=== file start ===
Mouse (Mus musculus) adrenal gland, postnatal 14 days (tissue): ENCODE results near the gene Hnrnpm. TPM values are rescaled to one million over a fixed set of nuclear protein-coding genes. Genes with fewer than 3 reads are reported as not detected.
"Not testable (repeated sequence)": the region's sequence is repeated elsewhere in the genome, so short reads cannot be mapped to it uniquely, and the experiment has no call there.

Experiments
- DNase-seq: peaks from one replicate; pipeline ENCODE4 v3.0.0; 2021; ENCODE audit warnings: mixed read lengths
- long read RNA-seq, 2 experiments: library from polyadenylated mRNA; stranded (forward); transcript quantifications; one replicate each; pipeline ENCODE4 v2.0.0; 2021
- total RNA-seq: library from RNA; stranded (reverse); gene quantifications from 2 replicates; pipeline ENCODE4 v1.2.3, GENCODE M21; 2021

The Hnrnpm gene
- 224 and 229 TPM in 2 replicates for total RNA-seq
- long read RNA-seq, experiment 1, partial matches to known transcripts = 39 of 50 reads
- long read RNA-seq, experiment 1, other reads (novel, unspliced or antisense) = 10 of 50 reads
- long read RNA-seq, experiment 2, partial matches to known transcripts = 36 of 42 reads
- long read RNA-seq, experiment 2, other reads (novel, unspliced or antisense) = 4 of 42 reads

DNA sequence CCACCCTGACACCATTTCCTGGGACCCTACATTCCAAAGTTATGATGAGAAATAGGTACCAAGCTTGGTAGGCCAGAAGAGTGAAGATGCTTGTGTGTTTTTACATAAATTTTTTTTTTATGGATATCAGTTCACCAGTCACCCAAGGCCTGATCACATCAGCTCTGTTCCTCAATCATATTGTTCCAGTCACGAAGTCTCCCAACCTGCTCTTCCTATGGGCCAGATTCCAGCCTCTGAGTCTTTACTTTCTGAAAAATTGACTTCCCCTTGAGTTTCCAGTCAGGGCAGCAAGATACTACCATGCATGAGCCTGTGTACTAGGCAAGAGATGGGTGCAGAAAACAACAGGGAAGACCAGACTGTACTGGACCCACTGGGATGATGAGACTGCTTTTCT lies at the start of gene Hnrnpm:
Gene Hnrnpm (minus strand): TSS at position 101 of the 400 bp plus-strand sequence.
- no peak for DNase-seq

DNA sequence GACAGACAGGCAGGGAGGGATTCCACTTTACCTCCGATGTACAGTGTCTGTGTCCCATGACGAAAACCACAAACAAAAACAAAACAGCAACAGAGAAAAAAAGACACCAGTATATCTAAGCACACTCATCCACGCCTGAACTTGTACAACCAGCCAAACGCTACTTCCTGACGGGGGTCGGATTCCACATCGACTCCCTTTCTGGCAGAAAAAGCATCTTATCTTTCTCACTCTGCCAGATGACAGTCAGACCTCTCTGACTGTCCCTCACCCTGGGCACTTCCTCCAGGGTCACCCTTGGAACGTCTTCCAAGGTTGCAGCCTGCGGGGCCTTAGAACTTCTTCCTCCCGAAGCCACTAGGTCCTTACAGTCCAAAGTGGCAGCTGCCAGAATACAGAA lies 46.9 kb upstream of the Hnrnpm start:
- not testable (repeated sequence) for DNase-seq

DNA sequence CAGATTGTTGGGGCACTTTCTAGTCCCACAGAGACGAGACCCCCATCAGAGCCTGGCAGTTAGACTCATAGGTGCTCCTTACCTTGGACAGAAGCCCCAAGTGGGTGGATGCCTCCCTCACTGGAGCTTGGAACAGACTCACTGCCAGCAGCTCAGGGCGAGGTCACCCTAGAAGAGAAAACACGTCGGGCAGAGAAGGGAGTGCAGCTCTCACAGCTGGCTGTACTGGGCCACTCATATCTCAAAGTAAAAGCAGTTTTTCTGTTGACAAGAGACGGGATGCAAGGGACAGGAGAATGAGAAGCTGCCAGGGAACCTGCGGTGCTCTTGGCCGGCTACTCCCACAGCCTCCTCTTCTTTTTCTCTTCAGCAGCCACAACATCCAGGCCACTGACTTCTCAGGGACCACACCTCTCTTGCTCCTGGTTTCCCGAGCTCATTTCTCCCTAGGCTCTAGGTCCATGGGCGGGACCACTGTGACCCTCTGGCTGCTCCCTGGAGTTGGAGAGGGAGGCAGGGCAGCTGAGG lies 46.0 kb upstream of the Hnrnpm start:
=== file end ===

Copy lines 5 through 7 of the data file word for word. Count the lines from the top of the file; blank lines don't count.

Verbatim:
- long read RNA-seq, 2 experiments: library from polyadenylated mRNA; stranded (forward); transcript quantifications; one replicate each; pipeline ENCODE4 v2.0.0; 2021
- total RNA-seq: library from RNA; stranded (reverse); gene quantifications from 2 replicates; pipeline ENCODE4 v1.2.3, GENCODE M21; 2021

The Hnrnpm gene